The point was simple.
    I can't help it if you're too conceited to admit your own moronic statements.

    Heh.
    Hell. The thing about clouds was actually your idea.

    By the way.
    On the off chance that you haven't added me to your ignore list yet.
    Nice debate.
    I like how you constantly refuse to acknowledge points.
    It's like really mensa-ish and stuff.

    Who the phuck said anything [originally] about youth?
    You ad hom'ed me with the 'ask an adult' thing. Remember?
    This implies youth.

    tough stuff, genius.
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  51. #50  
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    Quote Originally Posted by william
    I think I got it!!!

    P(sun won't rise) = 1 - P(sun will rise)


    hmm.....
    think i am the fuse of this series of arguement, it will be a great honour of me to say this is a valuable approach by mathematics formula.

    thanks to your guys who have gone thus far....
    i personally don't wish to talk about this in philosophy or physics.
    maths also deserves of this question.

    but i don't wish to define tomorrow by sunrise.
    cloudy day is just funny because you still see the light.

    what i wish to know is
    whether the past will influence the future mathematically. hehe.
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  52. #51  
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    Quote Originally Posted by lince!
    Quote Originally Posted by william
    I think I got it!!!

    P(sun won't rise) = 1 - P(sun will rise)


    hmm.....
    think i am the fuse of this series of arguement, it will be a great honour of me to say this is a valuable approach by mathematics formula.

    thanks to your guys who have gone thus far....
    i personally don't wish to talk about this in philosophy or physics.
    maths also deserves of this question.

    but i don't wish to define tomorrow by sunrise.
    cloudy day is just funny because you still see the light.

    what i wish to know is
    whether the past will influence the future mathematically. hehe.
    When I was referring to tomorrow and sunrise it was in the generaly accepted sense. EG First thing tommow morning I shall have breakfast.
    usually means 'sun-up' and not 1 minute past midnight - the guy was being an ass[in my opinion] by taking it literally word for word.
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  53. #52  
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    Quote Originally Posted by william
    I think I got it!!!

    P(sun won't rise) = 1 - P(sun will rise)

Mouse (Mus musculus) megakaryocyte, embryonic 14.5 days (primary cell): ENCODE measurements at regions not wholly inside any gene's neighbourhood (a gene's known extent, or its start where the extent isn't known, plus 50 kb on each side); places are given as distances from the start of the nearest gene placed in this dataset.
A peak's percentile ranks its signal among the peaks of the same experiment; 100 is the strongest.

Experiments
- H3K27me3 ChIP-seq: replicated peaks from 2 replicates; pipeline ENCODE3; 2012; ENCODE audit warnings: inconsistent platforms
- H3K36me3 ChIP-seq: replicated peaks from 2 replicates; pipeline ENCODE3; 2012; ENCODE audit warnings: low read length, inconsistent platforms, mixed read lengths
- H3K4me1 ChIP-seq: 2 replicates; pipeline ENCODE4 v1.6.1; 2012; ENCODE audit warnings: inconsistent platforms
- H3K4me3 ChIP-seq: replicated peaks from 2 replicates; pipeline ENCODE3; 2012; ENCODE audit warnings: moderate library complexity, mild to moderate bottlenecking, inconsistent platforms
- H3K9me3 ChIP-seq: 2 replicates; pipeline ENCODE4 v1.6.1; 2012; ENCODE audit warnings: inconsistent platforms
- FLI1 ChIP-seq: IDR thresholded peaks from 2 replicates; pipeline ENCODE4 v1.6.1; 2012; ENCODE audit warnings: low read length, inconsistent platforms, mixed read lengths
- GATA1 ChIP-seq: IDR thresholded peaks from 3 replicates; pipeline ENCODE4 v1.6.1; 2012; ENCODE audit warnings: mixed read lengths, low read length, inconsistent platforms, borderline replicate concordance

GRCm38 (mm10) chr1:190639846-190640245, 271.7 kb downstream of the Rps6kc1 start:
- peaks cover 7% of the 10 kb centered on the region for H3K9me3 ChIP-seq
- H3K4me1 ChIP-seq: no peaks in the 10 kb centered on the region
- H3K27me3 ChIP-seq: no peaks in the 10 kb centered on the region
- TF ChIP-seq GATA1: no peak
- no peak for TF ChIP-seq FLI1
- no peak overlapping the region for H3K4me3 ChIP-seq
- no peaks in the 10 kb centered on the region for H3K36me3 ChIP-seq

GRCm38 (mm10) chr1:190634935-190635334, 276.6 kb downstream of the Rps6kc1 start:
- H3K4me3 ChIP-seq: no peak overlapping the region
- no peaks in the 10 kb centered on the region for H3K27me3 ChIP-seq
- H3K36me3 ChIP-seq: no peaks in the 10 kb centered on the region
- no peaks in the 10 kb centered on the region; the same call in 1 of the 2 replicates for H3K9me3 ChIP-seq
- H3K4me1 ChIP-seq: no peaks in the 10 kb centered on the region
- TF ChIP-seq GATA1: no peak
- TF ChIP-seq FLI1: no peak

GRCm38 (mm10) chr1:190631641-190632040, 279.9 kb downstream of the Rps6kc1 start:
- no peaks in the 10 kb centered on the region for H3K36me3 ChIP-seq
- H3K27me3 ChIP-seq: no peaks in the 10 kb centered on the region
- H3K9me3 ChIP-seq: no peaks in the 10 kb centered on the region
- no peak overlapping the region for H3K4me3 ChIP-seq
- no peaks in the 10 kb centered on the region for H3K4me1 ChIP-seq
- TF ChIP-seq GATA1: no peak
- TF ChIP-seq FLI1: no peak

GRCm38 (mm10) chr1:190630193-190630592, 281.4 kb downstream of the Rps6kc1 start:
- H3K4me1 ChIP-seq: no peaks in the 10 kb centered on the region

:D
    True enough, as far as it goes, but statistically rather unsophisticated.

    Let p = probability sun won't rise, q = probability sun will rise, p + q = 1

    Consider tomorrow and the day after. The combined probalities are now
    (p + q)(p + q) = p² + q² + 2pq.

    Evidently, there is a significant probability the sun will both rise and not rise. As we know from experience.
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  54. #53  
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    Quote Originally Posted by Guitarist
    Quote Originally Posted by william
    I think I got it!!!

    P(sun won't rise) = 1 - P(sun will rise)

    True enough, as far as it goes, but statistically rather unsophisticated.

    Let p = probability sun won't rise, q = probability sun will rise, p + q = 1

    Consider tomorrow and the day after. The combined probalities are now
    (p + q)(p + q) = p² + q² + 2pq.

    Evidently, there is a significant probability the sun will both rise and not rise. As we know from experience.
    What a pointless addition to this thread
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  55. #54  
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    Know the word "joke"?
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  56. #55  
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    ha ha you're SO funny!!!!
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  57. #56  
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    EG First thing tommow morning I shall have breakfast.
    usually means 'sun-up' and not 1 minute past midnight
    You might note an added word in there.
    "morning".
    That is the first thing in the tomorrow's morning.
    Morning being a general term which might be applied to anytime after midnight as well, but is more properly applied to the period between dawn and noon.

    Here.
    A handy solution.
    A dictionary.
    Wow.

    morn‧ing  /ˈmɔrnɪŋ/
    Pronunciation[mawr-ning]
    –noun
    1. the first part or period of the day, extending from dawn, or from midnight, to noon.
    2. the beginning of day; dawn: Morning is almost here.
    3. the first or early period of anything; beginning: the morning of life.
    –adjective
    4. of or pertaining to morning: the morning hours.
    5. occurring, appearing, used, etc., in the morning: a morning coffee break.


    to‧mor‧row  /təˈmɔroʊ, -ˈmɒroʊ/
    Pronunciation[tuh-mawr-oh, -mor-oh]
    –noun
    1. the day following today: Tomorrow is supposed to be sunny.
    2. a future period or time: the stars of tomorrow.
    –adverb
    3. on the morrow; on the day following today: Come tomorrow at this same time.
    4. at some future time: We shall rest easy tomorrow if we work for peace today.


    Tricky....


    the guy was being an ass[in my opinion] by taking it literally word for word.
    Ooh.
    Heaven forbid that one should expect language to have precise meanings.